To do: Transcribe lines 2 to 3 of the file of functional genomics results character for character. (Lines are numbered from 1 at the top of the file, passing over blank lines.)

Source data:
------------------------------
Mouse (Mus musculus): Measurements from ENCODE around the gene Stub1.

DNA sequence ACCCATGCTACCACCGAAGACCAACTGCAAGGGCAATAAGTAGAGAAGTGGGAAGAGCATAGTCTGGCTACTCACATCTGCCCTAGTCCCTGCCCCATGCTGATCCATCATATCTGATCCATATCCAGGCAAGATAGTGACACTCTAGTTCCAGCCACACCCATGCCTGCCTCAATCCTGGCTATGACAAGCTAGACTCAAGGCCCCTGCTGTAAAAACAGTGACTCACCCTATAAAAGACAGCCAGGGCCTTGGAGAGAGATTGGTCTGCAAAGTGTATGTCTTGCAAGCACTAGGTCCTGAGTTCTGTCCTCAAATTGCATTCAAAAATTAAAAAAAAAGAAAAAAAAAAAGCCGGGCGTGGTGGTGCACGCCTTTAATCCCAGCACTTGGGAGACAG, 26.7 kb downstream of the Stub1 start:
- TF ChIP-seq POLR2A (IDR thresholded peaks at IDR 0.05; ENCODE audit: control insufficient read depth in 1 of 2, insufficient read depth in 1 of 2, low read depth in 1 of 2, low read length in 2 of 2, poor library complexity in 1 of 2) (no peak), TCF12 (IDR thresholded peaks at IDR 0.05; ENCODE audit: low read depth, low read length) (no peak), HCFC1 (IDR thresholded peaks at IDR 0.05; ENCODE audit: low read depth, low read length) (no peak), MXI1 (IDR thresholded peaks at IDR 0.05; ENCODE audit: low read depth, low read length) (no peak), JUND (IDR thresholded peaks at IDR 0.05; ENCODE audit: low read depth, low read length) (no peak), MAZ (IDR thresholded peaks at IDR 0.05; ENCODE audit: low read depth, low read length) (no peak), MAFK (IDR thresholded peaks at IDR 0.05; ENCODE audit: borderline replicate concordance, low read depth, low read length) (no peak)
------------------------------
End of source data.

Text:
DNA sequence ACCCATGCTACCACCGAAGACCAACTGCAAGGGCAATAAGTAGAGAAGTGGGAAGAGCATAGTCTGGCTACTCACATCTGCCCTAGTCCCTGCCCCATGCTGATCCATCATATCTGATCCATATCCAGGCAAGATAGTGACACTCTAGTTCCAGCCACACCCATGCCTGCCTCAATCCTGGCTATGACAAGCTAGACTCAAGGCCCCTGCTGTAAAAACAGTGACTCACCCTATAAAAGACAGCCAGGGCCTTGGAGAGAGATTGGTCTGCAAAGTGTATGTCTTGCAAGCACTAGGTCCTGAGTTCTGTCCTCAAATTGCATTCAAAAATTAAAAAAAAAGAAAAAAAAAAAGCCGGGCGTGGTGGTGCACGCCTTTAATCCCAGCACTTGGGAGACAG, 26.7 kb downstream of the Stub1 start:
- TF ChIP-seq POLR2A (IDR thresholded peaks at IDR 0.05; ENCODE audit: control insufficient read depth in 1 of 2, insufficient read depth in 1 of 2, low read depth in 1 of 2, low read length in 2 of 2, poor library complexity in 1 of 2) (no peak), TCF12 (IDR thresholded peaks at IDR 0.05; ENCODE audit: low read depth, low read length) (no peak), HCFC1 (IDR thresholded peaks at IDR 0.05; ENCODE audit: low read depth, low read length) (no peak), MXI1 (IDR thresholded peaks at IDR 0.05; ENCODE audit: low read depth, low read length) (no peak), JUND (IDR thresholded peaks at IDR 0.05; ENCODE audit: low read depth, low read length) (no peak), MAZ (IDR thresholded peaks at IDR 0.05; ENCODE audit: low read depth, low read length) (no peak), MAFK (IDR thresholded peaks at IDR 0.05; ENCODE audit: borderline replicate concordance, low read depth, low read length) (no peak)